It's teacher hunting season!

Thursday, October 8, 2009

Education Week challenges schoolratings; Daily News publicizes assertions: administrators intimidating teachers to pass (failing) math students

Education Week writes "Questions Raised on New York Test System's Reliability"
"High number of schools receiving A or B in city a red flag, critics argue" September 29, 2009
By Erik W. Robelen

The recent news that 97 percent of New York City public schools got an A or B under the district’s grading system might be seen as reason for celebration, but critics suggest the grades hold little value and highlight the need to revisit the state assessment system.

The results, they say, reveal far more about flaws in the city’s so-called “progress reports” —and the state testing regime that largely drives them—than they do about the quality of education in the 1.1 million-student district.

Eighty-four percent of the city’s 1,058 public elementary and middle schools received an A on the city’s report cards this year, compared with 38 percent in 2008, while 13 percent received a B, city...

(Alas, the site wants you to subscribe in order to read remainder of story.)
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From the Daily News (not the New York Times):
"PS 147 in Queens probed for promoting failing students: School math doesn't add up in records" October 7, 2009
(We could say that this is part of Bloomberg/Klein misrepresentation of student performance under B/K regime..)
Flunked math and couldn't do the work.

Teachers say administrators at Public School 147 in Cambria Heights doctored failing grades into passing ones and bumped seventh-graders up to eighth grade.

"I was told that no students were going to summer school this year, so everyone had to pass," math teacher Darren Johnson said.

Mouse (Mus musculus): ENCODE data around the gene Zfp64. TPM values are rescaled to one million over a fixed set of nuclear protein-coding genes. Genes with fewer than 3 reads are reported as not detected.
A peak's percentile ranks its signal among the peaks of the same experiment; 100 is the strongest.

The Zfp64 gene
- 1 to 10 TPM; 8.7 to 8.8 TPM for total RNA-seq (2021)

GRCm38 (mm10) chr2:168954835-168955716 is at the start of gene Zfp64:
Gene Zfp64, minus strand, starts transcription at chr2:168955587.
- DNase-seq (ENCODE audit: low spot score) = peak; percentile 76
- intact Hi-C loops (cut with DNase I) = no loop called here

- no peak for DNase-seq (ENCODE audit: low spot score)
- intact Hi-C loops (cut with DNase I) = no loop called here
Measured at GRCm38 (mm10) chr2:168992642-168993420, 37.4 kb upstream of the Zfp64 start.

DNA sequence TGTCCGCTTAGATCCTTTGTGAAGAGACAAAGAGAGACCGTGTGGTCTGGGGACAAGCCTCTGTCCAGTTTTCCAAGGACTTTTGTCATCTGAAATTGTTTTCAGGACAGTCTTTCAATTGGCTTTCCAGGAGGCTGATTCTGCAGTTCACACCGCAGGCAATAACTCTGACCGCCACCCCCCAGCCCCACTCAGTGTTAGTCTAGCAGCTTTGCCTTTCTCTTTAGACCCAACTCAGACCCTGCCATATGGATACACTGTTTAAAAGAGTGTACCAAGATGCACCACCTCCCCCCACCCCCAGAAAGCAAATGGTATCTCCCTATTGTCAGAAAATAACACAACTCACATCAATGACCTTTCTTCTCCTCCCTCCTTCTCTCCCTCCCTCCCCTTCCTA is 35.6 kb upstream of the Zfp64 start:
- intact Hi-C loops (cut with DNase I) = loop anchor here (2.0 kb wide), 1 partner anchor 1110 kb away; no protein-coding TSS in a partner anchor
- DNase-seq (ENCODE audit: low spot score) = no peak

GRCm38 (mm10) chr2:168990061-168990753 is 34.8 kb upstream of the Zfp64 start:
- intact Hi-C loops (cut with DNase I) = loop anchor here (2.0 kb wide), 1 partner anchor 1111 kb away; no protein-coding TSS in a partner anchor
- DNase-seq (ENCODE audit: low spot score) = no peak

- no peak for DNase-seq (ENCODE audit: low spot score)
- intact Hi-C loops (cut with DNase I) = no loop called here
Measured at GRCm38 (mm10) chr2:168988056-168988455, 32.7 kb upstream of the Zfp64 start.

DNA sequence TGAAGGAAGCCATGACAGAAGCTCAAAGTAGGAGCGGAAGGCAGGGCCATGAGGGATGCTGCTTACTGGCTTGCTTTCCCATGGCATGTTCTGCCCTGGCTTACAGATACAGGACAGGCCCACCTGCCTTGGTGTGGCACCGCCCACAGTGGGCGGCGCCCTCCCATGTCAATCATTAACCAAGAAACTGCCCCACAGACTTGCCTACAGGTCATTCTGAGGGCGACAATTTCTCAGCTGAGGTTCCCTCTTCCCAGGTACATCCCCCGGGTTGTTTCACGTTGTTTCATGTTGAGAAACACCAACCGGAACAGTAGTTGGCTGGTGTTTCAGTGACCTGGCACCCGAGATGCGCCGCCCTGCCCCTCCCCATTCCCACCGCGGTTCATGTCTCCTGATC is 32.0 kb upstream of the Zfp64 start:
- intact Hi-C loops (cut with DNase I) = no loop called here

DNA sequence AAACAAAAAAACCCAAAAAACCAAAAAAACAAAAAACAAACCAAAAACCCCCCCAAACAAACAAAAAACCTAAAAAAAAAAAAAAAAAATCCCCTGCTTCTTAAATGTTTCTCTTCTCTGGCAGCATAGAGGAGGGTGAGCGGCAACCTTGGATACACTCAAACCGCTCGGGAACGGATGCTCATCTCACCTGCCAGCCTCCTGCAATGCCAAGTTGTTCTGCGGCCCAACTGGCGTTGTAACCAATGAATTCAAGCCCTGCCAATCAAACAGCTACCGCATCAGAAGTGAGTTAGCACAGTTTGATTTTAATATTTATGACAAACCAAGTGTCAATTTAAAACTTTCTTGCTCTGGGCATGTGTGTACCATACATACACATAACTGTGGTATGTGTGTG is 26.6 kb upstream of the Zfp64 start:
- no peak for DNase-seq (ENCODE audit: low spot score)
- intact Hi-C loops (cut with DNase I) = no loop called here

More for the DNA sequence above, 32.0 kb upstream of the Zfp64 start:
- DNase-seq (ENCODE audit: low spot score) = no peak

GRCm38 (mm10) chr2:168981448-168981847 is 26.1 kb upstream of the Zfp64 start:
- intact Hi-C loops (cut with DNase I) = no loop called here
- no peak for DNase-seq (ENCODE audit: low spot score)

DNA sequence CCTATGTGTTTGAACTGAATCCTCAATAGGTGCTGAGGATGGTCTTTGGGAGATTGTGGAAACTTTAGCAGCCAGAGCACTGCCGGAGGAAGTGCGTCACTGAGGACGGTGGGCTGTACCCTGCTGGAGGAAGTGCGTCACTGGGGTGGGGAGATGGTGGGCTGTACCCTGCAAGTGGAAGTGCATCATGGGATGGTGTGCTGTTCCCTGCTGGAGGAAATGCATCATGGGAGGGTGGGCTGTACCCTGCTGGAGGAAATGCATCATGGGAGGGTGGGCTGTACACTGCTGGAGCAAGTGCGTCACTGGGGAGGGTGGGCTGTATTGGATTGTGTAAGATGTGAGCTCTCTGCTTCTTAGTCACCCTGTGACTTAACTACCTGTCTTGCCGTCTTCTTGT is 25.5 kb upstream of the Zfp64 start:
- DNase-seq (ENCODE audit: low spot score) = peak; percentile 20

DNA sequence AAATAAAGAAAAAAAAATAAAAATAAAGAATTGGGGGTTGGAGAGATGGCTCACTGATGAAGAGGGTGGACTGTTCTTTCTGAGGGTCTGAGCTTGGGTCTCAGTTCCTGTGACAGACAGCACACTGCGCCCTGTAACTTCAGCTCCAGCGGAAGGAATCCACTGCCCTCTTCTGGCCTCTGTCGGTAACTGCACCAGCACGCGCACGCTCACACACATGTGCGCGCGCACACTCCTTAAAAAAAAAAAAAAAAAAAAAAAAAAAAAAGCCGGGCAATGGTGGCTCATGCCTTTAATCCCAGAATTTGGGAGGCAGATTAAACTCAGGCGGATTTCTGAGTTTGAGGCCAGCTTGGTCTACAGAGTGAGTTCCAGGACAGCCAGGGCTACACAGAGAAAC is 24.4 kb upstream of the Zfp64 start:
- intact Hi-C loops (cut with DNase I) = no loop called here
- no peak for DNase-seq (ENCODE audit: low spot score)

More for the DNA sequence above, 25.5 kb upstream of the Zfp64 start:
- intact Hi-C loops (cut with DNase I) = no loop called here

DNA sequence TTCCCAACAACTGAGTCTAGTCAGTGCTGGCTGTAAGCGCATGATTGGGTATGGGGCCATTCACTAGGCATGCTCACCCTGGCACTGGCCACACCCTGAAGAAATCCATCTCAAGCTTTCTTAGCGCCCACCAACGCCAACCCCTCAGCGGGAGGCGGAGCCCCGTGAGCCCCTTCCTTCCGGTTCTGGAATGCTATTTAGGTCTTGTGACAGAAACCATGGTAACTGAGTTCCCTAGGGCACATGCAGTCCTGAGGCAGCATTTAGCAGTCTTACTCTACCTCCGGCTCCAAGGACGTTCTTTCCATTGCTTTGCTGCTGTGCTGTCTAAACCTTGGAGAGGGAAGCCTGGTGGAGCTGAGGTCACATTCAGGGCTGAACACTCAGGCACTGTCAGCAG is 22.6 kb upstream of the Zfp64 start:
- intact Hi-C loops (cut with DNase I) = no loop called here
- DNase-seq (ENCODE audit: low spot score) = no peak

Copies of student evaluation forms obtained by the Daily News show two math teachers at PS 147 failed nine seventh-graders with a final score of 55. But copies of three of the students' report cards - dated two weeks later - show a final grade of 65.

Those students fell "far below standards in function and algebra concepts," the report cards say. Report cards for the other students could not be obtained.

An Education Department spokeswoman said neither the principal nor agency officials would comment because the investigation is ongoing.

Some of the students who flunked rarely turned in homework assignments, teachers said, and could not perform basic algebra problems. Most did not pass the state math exams. One student was late 52 days.

"It didn't make sense to me to pass kids who failed almost every single test," Johnson, 29, said.

The tenured six-year veteran was given an unsatisfactory rating for the year by school Principal Anne Cohen.

Johnson, who resigned last month, says an assistant principal told him PS 147 could not pay for summer school.

The Education Department pays for summer school only for children who get the lowest possible score on state exams. Schools must dip into their budgets to pay for extra help for other kids, including those who failed a class.

All schools took a 5% hit to their budgets this year.

Read more:

Reports such as this help explain the cold truth that tens of thousands of New York City students are being pushed along -SOCIAL PROMOTION LIVES ON in reality. This explains why you encounter majorities of students in ninth or tenth grade that cannot perform multiplication operations without counting on their fingers (apparently, indicating that they have not mastered fourth or fifth grade mathematics competency).

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